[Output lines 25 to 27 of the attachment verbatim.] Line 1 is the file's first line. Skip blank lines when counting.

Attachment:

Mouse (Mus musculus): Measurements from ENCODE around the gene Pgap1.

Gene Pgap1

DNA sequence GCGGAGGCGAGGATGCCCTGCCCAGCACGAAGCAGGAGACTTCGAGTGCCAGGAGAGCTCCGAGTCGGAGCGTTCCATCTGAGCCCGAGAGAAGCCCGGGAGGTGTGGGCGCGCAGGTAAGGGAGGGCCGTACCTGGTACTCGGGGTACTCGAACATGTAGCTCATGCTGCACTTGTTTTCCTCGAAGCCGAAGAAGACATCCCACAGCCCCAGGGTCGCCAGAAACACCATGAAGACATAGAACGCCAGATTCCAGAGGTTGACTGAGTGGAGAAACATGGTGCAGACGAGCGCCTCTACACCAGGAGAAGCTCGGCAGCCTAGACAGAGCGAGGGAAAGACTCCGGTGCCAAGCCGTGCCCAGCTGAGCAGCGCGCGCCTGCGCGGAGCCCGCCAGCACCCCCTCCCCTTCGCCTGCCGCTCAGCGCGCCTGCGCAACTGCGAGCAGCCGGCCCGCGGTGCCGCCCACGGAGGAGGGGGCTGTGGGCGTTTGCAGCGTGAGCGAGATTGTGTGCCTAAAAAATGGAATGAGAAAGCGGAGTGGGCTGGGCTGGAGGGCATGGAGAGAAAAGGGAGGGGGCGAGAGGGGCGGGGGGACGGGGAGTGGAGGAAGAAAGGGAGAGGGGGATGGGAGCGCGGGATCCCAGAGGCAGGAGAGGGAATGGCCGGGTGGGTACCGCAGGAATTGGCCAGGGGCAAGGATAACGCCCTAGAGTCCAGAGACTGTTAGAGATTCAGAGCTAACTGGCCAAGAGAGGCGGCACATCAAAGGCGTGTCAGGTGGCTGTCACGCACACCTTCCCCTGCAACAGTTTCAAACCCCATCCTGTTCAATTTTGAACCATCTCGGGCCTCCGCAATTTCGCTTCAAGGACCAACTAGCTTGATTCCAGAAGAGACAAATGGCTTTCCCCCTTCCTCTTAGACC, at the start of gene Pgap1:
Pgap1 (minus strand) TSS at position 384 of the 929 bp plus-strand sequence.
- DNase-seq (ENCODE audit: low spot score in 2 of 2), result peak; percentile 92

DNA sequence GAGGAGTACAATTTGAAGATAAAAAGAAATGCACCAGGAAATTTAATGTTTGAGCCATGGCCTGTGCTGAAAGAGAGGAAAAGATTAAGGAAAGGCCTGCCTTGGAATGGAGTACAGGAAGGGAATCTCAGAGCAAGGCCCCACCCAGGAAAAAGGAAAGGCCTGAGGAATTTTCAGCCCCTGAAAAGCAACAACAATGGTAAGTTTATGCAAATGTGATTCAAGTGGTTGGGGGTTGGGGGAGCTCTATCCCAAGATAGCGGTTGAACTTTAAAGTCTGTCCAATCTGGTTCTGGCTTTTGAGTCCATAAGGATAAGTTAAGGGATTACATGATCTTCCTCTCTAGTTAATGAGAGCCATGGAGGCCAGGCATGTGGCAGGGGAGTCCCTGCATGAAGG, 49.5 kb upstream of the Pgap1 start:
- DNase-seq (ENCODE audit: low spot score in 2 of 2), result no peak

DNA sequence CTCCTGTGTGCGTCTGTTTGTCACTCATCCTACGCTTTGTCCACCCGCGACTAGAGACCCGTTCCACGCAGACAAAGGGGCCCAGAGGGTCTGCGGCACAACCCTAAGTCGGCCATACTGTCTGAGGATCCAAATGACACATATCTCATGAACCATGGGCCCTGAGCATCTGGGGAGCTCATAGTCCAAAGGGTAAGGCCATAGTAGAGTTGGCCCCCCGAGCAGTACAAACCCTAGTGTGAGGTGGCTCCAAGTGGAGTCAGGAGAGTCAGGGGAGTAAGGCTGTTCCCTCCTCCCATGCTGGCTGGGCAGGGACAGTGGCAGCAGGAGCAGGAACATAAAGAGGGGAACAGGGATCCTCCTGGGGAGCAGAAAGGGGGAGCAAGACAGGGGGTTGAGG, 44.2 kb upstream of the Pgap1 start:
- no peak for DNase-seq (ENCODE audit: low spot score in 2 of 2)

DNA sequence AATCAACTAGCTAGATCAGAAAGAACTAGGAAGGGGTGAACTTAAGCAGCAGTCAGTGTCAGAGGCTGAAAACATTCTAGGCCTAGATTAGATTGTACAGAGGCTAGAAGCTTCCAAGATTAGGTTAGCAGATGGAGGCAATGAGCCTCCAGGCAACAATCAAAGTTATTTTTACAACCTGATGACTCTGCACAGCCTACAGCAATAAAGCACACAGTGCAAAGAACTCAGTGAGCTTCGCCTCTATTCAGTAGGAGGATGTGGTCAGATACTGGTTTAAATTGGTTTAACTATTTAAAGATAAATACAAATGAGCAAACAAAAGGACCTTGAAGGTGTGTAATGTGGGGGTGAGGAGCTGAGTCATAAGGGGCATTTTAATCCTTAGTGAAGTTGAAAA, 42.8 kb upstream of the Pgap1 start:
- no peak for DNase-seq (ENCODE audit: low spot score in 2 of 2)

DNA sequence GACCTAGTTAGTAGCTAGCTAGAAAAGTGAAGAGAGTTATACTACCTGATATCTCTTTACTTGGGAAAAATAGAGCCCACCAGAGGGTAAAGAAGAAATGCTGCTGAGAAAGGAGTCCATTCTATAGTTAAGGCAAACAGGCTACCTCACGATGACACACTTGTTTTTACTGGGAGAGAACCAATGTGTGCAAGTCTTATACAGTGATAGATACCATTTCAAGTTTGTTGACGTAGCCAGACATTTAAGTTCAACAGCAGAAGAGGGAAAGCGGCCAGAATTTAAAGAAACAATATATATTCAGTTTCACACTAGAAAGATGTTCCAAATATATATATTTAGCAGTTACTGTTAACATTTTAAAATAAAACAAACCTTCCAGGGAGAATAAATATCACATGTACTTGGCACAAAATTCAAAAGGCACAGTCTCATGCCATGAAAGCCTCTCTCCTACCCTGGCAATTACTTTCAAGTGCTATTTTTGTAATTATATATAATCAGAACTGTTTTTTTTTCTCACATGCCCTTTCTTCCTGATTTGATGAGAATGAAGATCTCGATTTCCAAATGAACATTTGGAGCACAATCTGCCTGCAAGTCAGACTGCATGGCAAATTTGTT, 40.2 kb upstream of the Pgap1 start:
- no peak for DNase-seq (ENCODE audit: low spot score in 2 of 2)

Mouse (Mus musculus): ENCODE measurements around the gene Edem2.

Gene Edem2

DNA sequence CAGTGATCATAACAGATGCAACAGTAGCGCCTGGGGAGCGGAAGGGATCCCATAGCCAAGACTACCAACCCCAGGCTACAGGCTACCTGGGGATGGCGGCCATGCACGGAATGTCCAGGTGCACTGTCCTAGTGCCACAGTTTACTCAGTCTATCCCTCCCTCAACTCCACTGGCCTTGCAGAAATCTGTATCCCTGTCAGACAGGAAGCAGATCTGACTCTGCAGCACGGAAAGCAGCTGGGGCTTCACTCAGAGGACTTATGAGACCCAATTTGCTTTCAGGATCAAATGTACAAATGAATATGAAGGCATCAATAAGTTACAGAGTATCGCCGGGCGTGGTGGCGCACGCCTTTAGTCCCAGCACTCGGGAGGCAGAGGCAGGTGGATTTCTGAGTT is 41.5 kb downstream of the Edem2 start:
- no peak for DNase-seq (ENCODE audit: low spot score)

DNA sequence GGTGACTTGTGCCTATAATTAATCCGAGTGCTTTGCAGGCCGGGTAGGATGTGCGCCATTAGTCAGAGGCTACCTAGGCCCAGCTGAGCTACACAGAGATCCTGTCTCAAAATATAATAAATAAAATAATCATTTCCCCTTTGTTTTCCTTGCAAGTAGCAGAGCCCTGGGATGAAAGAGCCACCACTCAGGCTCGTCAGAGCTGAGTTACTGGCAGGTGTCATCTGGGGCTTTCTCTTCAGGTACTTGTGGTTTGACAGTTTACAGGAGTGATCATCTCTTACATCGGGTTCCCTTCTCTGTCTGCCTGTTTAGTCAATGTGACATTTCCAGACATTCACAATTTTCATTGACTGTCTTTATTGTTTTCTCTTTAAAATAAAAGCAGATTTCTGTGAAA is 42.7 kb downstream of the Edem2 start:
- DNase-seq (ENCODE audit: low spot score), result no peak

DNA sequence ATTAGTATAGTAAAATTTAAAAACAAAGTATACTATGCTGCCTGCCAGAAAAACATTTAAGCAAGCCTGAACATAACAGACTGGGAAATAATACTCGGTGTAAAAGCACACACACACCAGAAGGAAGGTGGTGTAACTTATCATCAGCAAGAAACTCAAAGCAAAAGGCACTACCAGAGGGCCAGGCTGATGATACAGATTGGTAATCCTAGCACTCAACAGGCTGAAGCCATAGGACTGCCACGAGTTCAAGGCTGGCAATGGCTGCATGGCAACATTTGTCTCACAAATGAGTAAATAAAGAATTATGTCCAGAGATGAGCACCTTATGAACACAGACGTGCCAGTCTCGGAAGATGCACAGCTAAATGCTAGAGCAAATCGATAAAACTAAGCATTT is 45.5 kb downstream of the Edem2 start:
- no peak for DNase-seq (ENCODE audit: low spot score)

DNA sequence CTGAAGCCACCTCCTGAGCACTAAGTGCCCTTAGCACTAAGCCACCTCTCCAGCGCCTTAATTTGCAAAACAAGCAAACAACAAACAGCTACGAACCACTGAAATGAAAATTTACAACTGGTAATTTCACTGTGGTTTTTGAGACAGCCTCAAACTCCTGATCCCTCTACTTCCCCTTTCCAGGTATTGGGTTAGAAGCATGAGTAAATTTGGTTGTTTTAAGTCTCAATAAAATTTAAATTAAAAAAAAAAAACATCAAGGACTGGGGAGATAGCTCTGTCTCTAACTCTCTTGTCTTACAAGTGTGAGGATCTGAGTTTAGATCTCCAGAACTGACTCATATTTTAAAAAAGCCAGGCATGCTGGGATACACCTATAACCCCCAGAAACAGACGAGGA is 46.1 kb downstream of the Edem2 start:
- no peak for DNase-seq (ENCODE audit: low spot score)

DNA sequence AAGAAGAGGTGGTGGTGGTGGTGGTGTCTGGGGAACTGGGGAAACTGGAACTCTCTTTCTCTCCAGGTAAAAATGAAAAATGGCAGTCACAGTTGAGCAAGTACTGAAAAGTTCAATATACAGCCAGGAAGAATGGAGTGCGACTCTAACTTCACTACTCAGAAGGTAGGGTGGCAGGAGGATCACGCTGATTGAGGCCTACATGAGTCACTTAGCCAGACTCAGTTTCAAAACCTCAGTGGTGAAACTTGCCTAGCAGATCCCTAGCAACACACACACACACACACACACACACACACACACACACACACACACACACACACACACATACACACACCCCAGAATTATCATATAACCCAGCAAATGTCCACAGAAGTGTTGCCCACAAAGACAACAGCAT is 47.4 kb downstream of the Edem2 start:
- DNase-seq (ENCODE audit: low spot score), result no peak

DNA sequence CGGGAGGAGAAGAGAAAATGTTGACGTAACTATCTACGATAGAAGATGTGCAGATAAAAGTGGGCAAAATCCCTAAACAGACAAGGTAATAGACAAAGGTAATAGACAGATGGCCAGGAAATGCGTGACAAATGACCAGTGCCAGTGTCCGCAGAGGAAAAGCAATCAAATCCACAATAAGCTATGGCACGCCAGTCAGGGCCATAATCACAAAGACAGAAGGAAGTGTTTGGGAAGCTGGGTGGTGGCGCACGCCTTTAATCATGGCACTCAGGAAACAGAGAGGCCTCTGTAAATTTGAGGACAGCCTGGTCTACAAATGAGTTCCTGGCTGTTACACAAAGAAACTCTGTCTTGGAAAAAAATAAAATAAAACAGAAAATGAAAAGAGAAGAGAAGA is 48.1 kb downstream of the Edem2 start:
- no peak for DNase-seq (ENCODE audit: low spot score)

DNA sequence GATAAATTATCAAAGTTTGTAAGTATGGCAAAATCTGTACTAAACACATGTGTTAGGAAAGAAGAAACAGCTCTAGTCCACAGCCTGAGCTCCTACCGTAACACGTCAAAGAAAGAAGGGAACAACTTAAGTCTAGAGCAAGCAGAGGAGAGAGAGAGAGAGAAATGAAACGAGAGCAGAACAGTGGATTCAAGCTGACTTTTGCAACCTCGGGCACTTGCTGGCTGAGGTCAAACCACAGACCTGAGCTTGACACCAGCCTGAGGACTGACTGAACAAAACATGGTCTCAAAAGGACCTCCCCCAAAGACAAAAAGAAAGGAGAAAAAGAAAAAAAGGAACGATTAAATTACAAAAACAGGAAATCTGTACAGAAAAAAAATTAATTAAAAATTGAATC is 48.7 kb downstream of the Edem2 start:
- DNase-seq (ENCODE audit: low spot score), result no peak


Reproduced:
- DNase-seq (ENCODE audit: low spot score), result no peak

DNA sequence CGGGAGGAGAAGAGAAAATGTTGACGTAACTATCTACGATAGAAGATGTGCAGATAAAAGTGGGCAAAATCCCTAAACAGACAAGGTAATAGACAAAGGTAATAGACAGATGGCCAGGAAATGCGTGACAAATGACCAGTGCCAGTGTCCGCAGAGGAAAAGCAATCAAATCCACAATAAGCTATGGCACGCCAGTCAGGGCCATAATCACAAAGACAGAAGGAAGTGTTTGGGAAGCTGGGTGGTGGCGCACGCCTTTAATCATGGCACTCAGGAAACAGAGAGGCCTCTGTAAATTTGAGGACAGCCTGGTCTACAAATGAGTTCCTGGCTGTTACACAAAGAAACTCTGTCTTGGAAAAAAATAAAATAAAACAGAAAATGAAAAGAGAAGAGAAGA is 48.1 kb downstream of the Edem2 start:
- no peak for DNase-seq (ENCODE audit: low spot score)